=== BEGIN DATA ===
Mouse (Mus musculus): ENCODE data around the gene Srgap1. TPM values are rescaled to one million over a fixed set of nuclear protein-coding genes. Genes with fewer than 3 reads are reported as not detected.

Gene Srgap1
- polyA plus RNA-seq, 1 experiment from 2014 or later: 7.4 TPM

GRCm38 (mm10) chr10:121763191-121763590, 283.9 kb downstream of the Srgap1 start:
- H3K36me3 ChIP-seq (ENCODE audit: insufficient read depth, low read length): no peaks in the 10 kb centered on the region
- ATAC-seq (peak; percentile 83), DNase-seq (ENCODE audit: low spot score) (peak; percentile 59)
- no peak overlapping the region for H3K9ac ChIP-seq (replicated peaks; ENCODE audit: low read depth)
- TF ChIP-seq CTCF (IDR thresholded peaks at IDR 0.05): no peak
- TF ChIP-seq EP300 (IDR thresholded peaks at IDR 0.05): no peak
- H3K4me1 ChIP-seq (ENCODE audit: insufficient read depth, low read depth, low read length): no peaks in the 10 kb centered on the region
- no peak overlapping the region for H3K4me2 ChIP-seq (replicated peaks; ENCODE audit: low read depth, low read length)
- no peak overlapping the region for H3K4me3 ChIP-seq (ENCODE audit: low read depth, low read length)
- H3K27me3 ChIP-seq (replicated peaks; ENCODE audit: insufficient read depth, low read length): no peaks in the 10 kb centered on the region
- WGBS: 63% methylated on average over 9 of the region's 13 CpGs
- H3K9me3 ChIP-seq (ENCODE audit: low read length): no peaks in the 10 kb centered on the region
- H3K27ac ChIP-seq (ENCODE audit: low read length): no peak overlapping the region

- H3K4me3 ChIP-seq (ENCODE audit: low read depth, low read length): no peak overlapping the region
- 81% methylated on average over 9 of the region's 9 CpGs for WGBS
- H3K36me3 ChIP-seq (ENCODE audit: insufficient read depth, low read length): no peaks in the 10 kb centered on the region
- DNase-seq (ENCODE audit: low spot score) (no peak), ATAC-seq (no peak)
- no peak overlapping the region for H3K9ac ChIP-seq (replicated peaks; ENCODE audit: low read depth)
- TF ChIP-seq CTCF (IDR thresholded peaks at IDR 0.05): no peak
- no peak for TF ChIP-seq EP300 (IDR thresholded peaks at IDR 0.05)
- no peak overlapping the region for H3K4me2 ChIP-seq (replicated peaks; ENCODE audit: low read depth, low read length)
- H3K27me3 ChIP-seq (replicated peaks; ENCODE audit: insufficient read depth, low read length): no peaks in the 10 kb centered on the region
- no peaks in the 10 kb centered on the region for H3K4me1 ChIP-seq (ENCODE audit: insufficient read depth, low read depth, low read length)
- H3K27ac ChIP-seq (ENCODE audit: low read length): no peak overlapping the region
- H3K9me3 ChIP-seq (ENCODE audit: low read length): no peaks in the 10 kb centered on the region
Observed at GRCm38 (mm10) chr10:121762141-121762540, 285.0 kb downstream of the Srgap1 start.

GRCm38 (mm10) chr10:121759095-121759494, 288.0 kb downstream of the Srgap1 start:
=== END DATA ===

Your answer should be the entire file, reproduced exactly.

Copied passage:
Mouse (Mus musculus): ENCODE data around the gene Srgap1. TPM values are rescaled to one million over a fixed set of nuclear protein-coding genes. Genes with fewer than 3 reads are reported as not detected.

Gene Srgap1
- polyA plus RNA-seq, 1 experiment from 2014 or later: 7.4 TPM

GRCm38 (mm10) chr10:121763191-121763590, 283.9 kb downstream of the Srgap1 start:
- H3K36me3 ChIP-seq (ENCODE audit: insufficient read depth, low read length): no peaks in the 10 kb centered on the region
- ATAC-seq (peak; percentile 83), DNase-seq (ENCODE audit: low spot score) (peak; percentile 59)
- no peak overlapping the region for H3K9ac ChIP-seq (replicated peaks; ENCODE audit: low read depth)
- TF ChIP-seq CTCF (IDR thresholded peaks at IDR 0.05): no peak
- TF ChIP-seq EP300 (IDR thresholded peaks at IDR 0.05): no peak
- H3K4me1 ChIP-seq (ENCODE audit: insufficient read depth, low read depth, low read length): no peaks in the 10 kb centered on the region
- no peak overlapping the region for H3K4me2 ChIP-seq (replicated peaks; ENCODE audit: low read depth, low read length)
- no peak overlapping the region for H3K4me3 ChIP-seq (ENCODE audit: low read depth, low read length)
- H3K27me3 ChIP-seq (replicated peaks; ENCODE audit: insufficient read depth, low read length): no peaks in the 10 kb centered on the region
- WGBS: 63% methylated on average over 9 of the region's 13 CpGs
- H3K9me3 ChIP-seq (ENCODE audit: low read length): no peaks in the 10 kb centered on the region
- H3K27ac ChIP-seq (ENCODE audit: low read length): no peak overlapping the region

- H3K4me3 ChIP-seq (ENCODE audit: low read depth, low read length): no peak overlapping the region
- 81% methylated on average over 9 of the region's 9 CpGs for WGBS
- H3K36me3 ChIP-seq (ENCODE audit: insufficient read depth, low read length): no peaks in the 10 kb centered on the region
- DNase-seq (ENCODE audit: low spot score) (no peak), ATAC-seq (no peak)
- no peak overlapping the region for H3K9ac ChIP-seq (replicated peaks; ENCODE audit: low read depth)
- TF ChIP-seq CTCF (IDR thresholded peaks at IDR 0.05): no peak
- no peak for TF ChIP-seq EP300 (IDR thresholded peaks at IDR 0.05)
- no peak overlapping the region for H3K4me2 ChIP-seq (replicated peaks; ENCODE audit: low read depth, low read length)
- H3K27me3 ChIP-seq (replicated peaks; ENCODE audit: insufficient read depth, low read length): no peaks in the 10 kb centered on the region
- no peaks in the 10 kb centered on the region for H3K4me1 ChIP-seq (ENCODE audit: insufficient read depth, low read depth, low read length)
- H3K27ac ChIP-seq (ENCODE audit: low read length): no peak overlapping the region
- H3K9me3 ChIP-seq (ENCODE audit: low read length): no peaks in the 10 kb centered on the region
Observed at GRCm38 (mm10) chr10:121762141-121762540, 285.0 kb downstream of the Srgap1 start.

GRCm38 (mm10) chr10:121759095-121759494, 288.0 kb downstream of the Srgap1 start: